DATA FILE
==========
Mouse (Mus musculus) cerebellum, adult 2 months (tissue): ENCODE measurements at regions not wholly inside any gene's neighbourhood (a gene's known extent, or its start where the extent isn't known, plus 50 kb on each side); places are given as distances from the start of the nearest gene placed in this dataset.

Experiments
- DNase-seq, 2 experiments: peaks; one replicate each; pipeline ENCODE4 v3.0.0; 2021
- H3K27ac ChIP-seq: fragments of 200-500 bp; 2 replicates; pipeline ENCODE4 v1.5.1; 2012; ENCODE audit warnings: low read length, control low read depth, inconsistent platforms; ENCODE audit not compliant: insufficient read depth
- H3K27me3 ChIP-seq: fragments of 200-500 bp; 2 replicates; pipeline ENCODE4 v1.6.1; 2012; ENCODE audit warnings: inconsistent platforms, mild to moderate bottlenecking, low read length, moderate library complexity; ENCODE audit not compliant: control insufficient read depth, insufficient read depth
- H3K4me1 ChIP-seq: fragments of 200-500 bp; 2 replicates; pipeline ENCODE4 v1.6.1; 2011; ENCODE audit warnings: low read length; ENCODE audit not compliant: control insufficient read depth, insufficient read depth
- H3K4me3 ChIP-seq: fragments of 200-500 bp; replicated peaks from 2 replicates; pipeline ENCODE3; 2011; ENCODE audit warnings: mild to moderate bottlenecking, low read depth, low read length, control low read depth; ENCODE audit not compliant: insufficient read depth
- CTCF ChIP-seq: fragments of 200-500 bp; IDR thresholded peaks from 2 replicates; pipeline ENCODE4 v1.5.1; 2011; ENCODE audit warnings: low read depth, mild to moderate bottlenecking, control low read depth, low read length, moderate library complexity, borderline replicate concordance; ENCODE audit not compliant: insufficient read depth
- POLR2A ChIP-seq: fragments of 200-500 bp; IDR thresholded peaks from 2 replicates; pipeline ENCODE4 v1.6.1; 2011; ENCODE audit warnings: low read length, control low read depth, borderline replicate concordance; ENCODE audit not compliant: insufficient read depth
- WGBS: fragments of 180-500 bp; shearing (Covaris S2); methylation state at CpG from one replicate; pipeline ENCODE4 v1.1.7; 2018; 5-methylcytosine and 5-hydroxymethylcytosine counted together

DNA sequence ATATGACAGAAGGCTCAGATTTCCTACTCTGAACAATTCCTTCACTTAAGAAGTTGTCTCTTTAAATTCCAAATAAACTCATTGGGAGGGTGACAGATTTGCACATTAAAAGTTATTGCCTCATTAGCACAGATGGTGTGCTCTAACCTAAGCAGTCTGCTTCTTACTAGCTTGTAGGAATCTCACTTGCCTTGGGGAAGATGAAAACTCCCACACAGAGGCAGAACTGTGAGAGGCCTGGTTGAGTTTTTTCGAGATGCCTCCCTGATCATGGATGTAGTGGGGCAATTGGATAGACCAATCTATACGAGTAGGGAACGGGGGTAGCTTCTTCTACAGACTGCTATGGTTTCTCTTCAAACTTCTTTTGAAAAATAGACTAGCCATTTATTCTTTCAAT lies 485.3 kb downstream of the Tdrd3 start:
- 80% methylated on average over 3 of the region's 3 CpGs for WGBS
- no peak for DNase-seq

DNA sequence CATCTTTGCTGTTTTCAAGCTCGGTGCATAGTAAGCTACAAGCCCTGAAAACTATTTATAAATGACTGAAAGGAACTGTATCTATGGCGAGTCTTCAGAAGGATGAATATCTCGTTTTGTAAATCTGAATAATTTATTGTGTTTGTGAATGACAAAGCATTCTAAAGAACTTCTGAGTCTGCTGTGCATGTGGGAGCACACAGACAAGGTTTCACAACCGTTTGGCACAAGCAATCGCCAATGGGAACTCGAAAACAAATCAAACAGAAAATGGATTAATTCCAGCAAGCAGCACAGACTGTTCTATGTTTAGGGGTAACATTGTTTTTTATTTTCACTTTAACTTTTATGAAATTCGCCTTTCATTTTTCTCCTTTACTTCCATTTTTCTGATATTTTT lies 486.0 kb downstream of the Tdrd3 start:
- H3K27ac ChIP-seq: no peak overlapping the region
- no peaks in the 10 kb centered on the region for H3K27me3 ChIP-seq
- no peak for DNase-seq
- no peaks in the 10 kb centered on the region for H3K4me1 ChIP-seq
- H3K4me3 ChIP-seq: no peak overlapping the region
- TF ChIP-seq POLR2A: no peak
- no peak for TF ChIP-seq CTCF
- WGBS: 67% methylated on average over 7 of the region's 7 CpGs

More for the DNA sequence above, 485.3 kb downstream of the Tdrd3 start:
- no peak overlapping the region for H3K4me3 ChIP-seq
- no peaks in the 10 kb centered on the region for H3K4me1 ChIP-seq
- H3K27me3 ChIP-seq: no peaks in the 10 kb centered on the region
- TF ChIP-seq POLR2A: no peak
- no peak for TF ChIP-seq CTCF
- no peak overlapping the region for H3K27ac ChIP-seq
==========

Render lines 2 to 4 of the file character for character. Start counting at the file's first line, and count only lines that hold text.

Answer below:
Experiments
- DNase-seq, 2 experiments: peaks; one replicate each; pipeline ENCODE4 v3.0.0; 2021
- H3K27ac ChIP-seq: fragments of 200-500 bp; 2 replicates; pipeline ENCODE4 v1.5.1; 2012; ENCODE audit warnings: low read length, control low read depth, inconsistent platforms; ENCODE audit not compliant: insufficient read depth